Eliza and Mary Chulkhurst were conjoined twins living in the Kent village of Biddenden at the beginning of the 12th century. Starting with their removal to a convent to await their (presumed) early death, The Maids of Biddenden follows the ups and downs of their lives, ambitions and struggle for acceptance. We watch Eliza trying to nurture her musical talent and Mary working to heal the sick and to establish her physic garden. All the while they are held back by medieval constraints on gender, the social hierarchy, and their physical dependence upon one another.
Little is known about the real Eliza and Mary. Even their existence has been disputed, although circumstantial evidence (including a bequest to the village in the 12th century) is persuasive. The author has put flesh on the bones of their legend, presenting us with a picture of two very different but determined and spirited women, and the struggles they would have encountered.
We witness their horror as they grasp the reality of their situation, their wretchedness that nothing can change, and their gradual acceptance of their fate. This journey is mirrored by those around them: to outsiders they eventually become a curiosity rather than a curse.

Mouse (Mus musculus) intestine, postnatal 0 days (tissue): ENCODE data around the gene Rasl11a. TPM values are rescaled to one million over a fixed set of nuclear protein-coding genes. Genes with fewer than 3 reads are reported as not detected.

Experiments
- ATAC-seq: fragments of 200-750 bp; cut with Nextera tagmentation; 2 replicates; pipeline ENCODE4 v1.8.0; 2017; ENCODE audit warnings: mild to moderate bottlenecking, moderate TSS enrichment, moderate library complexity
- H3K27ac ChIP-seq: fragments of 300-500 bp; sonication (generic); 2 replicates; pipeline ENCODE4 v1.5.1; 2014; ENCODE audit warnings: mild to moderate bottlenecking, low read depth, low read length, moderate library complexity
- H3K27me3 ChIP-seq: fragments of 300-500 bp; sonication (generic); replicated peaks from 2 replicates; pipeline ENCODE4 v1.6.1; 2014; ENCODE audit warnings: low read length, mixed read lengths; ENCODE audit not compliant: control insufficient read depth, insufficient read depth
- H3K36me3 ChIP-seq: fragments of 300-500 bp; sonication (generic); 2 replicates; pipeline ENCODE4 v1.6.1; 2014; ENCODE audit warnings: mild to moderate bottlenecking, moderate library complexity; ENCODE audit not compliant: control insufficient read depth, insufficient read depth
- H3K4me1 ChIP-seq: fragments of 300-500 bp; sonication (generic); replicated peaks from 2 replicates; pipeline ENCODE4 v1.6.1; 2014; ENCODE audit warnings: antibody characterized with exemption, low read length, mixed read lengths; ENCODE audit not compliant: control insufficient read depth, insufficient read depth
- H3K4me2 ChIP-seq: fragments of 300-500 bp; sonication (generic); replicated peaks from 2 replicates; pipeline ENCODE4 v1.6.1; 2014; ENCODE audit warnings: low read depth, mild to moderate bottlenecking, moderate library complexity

From a modern perspective the attitudes of some who rejected, mocked, or even sought secretly to dispose of, the twins may seem shocking. However, we have to see the story in the context of the Middle Ages. Life was precarious – even for the wealthy – and any sort of disability was a threat to survival. Furthermore, belief in the devil and his works was real, and physical differences were to be viewed with suspicion. It is a tribute to human kindness that – for the most part – they were eventually accepted.
I found myself drawn in to Mary and Eliza’s story, and cheering them on as they battled against the odds. It has to be said that, as they would have been genetically identical I wonder whether their abilities and personalities would have been so very different from one another. I also question whether their lives could have been quite as successful as this novel suggests. However, this is fiction, and a certain amount of literary licence is allowable. An enjoyable read.
The Maids of Biddenden, G D Harper, Ginger Cat, 2022, 9780993547874Follow me on social media: